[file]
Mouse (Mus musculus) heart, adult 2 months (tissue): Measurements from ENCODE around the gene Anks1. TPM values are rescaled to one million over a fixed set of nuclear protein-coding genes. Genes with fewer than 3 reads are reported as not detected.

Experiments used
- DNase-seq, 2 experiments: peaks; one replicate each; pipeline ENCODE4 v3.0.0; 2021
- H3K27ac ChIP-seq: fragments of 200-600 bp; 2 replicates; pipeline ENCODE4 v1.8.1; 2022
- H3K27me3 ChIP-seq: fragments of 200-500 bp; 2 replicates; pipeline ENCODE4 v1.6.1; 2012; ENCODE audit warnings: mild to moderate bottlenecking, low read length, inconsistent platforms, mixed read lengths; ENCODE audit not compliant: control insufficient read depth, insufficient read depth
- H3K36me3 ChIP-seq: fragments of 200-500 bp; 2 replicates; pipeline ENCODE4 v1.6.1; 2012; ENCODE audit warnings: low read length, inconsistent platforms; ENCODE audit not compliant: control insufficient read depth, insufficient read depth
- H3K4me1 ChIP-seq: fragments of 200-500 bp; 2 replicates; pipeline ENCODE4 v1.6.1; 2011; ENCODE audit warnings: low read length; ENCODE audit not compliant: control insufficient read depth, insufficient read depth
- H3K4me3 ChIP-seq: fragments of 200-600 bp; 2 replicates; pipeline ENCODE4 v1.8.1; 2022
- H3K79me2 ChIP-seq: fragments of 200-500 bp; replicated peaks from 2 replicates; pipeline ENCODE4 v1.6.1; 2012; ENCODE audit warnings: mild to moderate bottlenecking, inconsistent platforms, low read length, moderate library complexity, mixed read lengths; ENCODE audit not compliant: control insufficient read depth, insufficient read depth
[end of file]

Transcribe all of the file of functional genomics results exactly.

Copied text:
Mouse (Mus musculus) heart, adult 2 months (tissue): Measurements from ENCODE around the gene Anks1. TPM values are rescaled to one million over a fixed set of nuclear protein-coding genes. Genes with fewer than 3 reads are reported as not detected.

Experiments used
- DNase-seq, 2 experiments: peaks; one replicate each; pipeline ENCODE4 v3.0.0; 2021
- H3K27ac ChIP-seq: fragments of 200-600 bp; 2 replicates; pipeline ENCODE4 v1.8.1; 2022
- H3K27me3 ChIP-seq: fragments of 200-500 bp; 2 replicates; pipeline ENCODE4 v1.6.1; 2012; ENCODE audit warnings: mild to moderate bottlenecking, low read length, inconsistent platforms, mixed read lengths; ENCODE audit not compliant: control insufficient read depth, insufficient read depth
- H3K36me3 ChIP-seq: fragments of 200-500 bp; 2 replicates; pipeline ENCODE4 v1.6.1; 2012; ENCODE audit warnings: low read length, inconsistent platforms; ENCODE audit not compliant: control insufficient read depth, insufficient read depth
- H3K4me1 ChIP-seq: fragments of 200-500 bp; 2 replicates; pipeline ENCODE4 v1.6.1; 2011; ENCODE audit warnings: low read length; ENCODE audit not compliant: control insufficient read depth, insufficient read depth
- H3K4me3 ChIP-seq: fragments of 200-600 bp; 2 replicates; pipeline ENCODE4 v1.8.1; 2022
- H3K79me2 ChIP-seq: fragments of 200-500 bp; replicated peaks from 2 replicates; pipeline ENCODE4 v1.6.1; 2012; ENCODE audit warnings: mild to moderate bottlenecking, inconsistent platforms, low read length, moderate library complexity, mixed read lengths; ENCODE audit not compliant: control insufficient read depth, insufficient read depth